Every Bible reader knows that human beings feel the consequences of their sins: Cain’s “iniquity” (Genesis 4:13) leads to his estrangement; the “wickedness of humanity” (Genesis 6:5) causes earthly corruption that ends with the flood; and Paul says that “the wages of sin is death” (Romans 6:23). The negative influence of sin is a huge problem for people. But is human sin also a problem for God? In Scripture, sinful actions generate physical burdens that weigh down human beings. These sins can become so heavy that people alone cannot carry them, and God takes on the burden in heaven. This divine sin-bearing provides the precedent for Jesus shouldering the weight of sin on behalf of humanity.
Cain is the first biblical figure to experience sin as a burden. After murdering Abel, “Cain said to the Lord, ‘My inquity (עון; avon) is too great (גדול; gadol) to bear (נשא; nasa)” (Genesis 4:13). Though most moderns might interpret Cain’s problem as a psychological one—akin to stress or grief being “too much to bear”—the Hebrew describes a physical reality: rendered literally, Cain complains that the weight of his “sin is too big to carry.” Even the stubborn Pharaoh of the exodus knows that transgression engenders a life-threatening burden. When God sends the plagues against Egypt, Pharaoh says to Moses and Aaron, “Carry (נשא; nasa) my sin (חטאתי; hatati)… and plead with the Lord your God to remove this death from me” (Exodus 10:17). Sin is a death-dealing force that enters the world and overloads humanity.
When iniquities become too numerous for human shoulders to hold, God feels the impact. When Ezra tells God that “our iniquities have risen higher than our heads and our guilt has mounted up to the heavens” (Ezra 9:6), he’s not speaking hyperbolically. The build-up of human sin can become so substantive that God must intercede to lift the load. In Isaiah, God declares, “I cannot endure iniquity (און; aven) and solemn assembly. Your new moons and your appointed feasts… have become a burden (טרח; torach) to me [that] I am weary (נלאיתי; nileti) of carrying (נשא; neso’)” (Isa 1:13-14). According to Jeremiah, the Babylonian exile occurs because “the Lord could no longer carry (לשׂא; laset) your evil deeds and abominations…. therefore, your land has become a desolation” (Jer 44:22). The prophetic imagery suggests that the weight of human sin falls from God’s shoulders in heaven and scatters God’s people on earth.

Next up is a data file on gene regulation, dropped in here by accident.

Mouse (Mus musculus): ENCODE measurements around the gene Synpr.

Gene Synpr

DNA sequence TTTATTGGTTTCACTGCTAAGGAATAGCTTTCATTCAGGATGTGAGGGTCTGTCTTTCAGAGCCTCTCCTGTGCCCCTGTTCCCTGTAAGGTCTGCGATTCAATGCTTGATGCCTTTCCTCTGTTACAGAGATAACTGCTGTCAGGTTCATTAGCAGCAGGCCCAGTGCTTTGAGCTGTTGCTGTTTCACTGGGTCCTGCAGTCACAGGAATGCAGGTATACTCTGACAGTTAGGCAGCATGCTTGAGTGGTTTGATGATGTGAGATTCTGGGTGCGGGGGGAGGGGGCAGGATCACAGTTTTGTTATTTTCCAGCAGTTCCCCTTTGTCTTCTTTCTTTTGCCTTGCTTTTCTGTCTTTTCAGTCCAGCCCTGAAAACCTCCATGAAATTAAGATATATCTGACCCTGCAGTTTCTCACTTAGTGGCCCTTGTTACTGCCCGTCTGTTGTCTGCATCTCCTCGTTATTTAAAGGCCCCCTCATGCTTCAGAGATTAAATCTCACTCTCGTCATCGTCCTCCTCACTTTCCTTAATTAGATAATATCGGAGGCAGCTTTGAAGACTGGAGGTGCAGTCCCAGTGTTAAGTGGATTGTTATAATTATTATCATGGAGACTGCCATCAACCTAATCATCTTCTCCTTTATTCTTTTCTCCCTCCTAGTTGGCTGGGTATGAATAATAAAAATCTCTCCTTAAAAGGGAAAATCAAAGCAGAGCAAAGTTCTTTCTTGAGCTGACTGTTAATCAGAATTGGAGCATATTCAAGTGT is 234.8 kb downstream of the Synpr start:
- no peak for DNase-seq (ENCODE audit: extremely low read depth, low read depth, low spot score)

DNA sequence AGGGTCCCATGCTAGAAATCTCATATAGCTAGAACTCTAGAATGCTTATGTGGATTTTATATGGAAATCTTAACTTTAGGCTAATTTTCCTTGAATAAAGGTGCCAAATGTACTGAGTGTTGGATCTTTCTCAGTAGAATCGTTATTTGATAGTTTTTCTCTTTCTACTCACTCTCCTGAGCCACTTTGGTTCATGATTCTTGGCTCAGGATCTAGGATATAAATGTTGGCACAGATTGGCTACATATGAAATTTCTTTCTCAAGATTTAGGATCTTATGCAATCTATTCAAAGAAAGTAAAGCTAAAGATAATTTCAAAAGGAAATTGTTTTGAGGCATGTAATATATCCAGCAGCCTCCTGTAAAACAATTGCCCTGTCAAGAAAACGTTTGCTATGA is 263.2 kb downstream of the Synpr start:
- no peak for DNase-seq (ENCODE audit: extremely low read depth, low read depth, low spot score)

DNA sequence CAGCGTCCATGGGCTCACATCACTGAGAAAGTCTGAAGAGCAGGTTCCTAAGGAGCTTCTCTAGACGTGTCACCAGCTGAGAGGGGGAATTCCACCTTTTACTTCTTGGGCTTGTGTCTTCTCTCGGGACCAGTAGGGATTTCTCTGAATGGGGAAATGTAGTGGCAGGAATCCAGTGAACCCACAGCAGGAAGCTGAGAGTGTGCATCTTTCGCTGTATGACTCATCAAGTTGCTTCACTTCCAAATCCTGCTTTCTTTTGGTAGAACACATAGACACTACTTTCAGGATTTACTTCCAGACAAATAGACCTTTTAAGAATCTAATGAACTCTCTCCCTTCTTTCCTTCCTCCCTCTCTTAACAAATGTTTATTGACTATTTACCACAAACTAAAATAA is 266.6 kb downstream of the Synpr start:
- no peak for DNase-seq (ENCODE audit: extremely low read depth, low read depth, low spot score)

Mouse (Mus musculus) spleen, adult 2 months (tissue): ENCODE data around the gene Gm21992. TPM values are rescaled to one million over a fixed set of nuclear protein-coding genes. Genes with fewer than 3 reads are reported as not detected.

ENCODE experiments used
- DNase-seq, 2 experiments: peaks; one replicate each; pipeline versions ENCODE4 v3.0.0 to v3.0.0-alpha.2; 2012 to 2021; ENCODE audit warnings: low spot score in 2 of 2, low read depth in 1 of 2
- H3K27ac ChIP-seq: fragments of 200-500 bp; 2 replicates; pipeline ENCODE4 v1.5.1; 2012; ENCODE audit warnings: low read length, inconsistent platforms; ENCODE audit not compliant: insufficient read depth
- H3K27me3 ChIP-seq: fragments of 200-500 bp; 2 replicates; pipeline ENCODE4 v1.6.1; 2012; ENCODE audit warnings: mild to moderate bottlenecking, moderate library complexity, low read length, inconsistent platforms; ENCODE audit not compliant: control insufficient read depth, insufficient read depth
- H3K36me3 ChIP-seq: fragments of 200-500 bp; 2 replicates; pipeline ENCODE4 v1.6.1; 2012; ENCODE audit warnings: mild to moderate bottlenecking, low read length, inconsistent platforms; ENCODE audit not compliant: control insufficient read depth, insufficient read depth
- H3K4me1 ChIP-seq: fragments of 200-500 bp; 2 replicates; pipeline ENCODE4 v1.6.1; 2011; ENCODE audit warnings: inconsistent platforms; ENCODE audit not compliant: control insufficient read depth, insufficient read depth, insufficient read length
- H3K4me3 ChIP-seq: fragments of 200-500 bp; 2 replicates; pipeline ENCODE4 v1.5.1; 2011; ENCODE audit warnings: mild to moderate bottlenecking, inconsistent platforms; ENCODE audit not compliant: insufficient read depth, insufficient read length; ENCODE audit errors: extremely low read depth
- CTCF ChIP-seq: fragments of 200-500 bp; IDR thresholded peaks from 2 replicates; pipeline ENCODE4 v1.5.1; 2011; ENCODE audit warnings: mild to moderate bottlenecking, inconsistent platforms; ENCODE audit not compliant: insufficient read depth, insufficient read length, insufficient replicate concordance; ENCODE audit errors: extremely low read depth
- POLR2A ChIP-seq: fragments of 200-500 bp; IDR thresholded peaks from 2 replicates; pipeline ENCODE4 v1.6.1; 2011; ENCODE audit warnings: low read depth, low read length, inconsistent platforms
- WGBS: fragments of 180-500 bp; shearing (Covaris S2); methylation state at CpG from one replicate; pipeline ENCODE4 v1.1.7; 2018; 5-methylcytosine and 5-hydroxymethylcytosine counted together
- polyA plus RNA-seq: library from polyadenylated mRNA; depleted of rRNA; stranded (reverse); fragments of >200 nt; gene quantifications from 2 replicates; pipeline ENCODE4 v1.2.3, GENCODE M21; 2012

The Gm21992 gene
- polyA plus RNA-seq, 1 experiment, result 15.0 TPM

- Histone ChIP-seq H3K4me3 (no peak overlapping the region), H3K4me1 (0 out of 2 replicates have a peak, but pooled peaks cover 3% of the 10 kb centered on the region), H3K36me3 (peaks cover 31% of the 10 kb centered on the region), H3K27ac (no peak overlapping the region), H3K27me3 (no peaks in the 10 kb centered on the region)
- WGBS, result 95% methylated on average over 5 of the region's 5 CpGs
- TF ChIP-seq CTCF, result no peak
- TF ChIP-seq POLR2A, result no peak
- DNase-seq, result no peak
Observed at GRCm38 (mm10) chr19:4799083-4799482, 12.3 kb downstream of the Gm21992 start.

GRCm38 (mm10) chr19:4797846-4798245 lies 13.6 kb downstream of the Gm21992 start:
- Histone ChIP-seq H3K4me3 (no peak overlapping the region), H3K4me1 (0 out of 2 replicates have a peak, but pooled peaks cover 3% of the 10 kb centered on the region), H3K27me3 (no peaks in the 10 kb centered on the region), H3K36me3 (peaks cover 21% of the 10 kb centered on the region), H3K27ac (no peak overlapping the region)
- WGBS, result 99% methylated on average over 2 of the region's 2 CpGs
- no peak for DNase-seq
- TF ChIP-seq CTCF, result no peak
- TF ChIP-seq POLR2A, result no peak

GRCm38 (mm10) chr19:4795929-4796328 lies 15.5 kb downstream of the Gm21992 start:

Based on this divine willingness to take on the burden of sin, it should be no surprise that God’s son, Jesus, confronts this same problem on the cross. In an allusion to the suffering servant of Isaiah 53, 1 Peter says that Jesus “bore our sins in his body on the tree, so that we might die to sin and live to righteousness. By his wounds you have been healed” (1 Pet 2:24; cf. Isa 53:4-5). The Petrine theology follows God’s experience of bearing iniquity in Israel’s Scriptures: sin kills, and the sins that Yeshua carries on the cross cause his own death. At Golgotha, the crushing weight of iniquity does its worst but, through Jesus, God defeats sin at its own game.